4. func viewDidAppear()

MSConversation object represents a message conversation. In the methods listed above, the conversation object represents a conversation that will be started.

Below is the code snippet for presenting the extension.

private func presentViewController(for conversation: MSConversation, with presentationStyle: MSMessagesAppPresentationStyle) {
// Determine the controller to present.
let controller: UIViewController
if presentationStyle == .compact {
controller = instantiateVCWithIdentifier(identifier: "StateStickersVC")
else {
let gameBoardVM = GameStateVM(message: conversation.selectedMessage)
controller = instantiateVCWithIdentifier(identifier: "GameBoardVC")
let gameBoardVC = controller as! GameBoardVC
gameBoardVC.gameStateVM = gameBoardVM
gameBoardVC.delegate = self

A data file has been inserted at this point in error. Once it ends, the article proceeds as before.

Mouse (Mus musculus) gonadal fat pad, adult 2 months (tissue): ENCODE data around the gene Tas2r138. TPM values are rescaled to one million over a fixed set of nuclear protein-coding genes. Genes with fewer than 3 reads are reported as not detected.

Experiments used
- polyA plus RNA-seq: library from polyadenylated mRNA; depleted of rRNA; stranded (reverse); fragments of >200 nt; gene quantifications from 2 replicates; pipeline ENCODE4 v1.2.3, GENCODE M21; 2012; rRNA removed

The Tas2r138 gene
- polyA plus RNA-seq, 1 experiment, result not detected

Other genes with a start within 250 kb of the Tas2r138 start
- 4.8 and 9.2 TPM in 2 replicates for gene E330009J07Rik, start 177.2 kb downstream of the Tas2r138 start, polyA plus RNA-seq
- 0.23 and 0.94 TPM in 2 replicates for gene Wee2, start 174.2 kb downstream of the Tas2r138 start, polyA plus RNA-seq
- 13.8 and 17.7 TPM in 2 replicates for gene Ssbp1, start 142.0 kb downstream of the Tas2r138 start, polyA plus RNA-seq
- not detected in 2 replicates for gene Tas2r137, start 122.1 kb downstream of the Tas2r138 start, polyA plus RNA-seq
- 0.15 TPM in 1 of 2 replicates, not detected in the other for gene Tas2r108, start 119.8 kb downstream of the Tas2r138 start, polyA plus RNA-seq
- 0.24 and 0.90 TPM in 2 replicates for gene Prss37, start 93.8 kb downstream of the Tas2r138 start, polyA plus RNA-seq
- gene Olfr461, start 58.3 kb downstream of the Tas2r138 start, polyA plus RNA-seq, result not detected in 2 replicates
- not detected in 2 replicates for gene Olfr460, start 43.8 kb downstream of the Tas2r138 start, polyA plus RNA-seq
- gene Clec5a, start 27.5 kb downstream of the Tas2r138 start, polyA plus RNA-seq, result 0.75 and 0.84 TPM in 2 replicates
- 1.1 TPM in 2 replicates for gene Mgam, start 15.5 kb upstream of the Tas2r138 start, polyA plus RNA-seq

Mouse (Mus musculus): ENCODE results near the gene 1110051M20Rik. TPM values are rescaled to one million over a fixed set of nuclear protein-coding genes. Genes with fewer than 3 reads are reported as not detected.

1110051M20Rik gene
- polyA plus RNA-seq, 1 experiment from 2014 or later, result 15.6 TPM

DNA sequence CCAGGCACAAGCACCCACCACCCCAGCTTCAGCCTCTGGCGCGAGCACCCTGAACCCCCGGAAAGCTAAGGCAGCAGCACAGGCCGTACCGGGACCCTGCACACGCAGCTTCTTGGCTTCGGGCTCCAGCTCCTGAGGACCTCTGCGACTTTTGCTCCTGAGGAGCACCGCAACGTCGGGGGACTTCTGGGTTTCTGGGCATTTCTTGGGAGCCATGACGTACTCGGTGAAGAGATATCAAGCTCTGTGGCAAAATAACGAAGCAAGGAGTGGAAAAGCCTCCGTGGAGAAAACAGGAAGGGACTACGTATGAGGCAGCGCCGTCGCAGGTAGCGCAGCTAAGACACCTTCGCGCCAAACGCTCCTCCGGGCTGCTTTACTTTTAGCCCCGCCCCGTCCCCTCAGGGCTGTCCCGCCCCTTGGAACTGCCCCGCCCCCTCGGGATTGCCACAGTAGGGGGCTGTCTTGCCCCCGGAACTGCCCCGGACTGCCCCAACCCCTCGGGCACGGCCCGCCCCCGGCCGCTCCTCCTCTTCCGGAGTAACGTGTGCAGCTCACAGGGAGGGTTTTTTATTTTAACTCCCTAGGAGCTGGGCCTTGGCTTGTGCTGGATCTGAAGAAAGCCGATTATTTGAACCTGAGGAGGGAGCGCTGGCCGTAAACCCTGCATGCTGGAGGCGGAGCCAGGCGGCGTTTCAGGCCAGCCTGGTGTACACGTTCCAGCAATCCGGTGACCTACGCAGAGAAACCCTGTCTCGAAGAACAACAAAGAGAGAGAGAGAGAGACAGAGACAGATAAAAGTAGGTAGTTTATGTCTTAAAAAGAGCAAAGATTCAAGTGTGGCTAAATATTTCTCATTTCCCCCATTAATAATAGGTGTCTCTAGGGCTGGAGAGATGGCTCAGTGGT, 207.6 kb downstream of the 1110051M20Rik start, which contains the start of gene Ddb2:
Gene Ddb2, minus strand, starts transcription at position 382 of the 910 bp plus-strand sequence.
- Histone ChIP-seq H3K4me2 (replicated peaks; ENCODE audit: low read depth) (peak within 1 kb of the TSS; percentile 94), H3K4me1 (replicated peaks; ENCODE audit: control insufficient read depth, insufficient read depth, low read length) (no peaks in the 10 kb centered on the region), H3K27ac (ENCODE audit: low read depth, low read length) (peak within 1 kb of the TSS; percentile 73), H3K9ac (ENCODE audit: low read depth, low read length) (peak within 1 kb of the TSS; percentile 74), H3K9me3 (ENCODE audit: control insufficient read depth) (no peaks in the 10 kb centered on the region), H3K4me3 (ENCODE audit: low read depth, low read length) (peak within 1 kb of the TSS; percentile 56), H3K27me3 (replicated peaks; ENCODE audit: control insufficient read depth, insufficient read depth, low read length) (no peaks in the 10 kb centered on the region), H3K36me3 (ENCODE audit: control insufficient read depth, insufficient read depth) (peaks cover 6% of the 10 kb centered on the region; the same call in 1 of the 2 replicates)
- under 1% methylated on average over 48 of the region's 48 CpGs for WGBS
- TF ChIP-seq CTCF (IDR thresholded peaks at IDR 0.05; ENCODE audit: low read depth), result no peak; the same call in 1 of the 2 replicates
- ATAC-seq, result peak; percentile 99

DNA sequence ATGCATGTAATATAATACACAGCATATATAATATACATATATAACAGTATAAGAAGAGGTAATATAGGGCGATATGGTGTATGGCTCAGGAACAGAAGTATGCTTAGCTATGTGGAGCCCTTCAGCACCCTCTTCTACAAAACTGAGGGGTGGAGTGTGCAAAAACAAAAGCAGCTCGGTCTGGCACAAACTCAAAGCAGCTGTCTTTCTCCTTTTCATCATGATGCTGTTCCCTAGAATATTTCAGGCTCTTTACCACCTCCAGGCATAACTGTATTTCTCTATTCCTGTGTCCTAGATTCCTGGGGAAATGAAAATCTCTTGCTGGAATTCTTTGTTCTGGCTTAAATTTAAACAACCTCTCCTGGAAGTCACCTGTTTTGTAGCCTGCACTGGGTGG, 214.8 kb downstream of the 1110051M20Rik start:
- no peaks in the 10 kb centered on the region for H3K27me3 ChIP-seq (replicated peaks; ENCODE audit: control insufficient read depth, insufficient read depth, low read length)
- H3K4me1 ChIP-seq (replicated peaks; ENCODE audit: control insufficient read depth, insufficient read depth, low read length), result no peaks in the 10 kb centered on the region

embedViewController(viewController: controller)

A message extension can also be launched by directly tapping on an interactive message. This launches the extension in expanded presentation style.

In the above function if the presentation stlye is expanded we intitlaize the GameBoardVC, add it as a child view controller of the MessagesViewController and embed it in the view of the extension.

We also remove any previous instances of the views of controllers presented in expanded or compact style from the view heirarchy.

We associate an instance of GameStateVM with the GameBaordVC.

We initialize the GameStateVM with selected message of the current conversation.

convenience init(message: MSMessage?) {
guard let messageURL = message?.url else {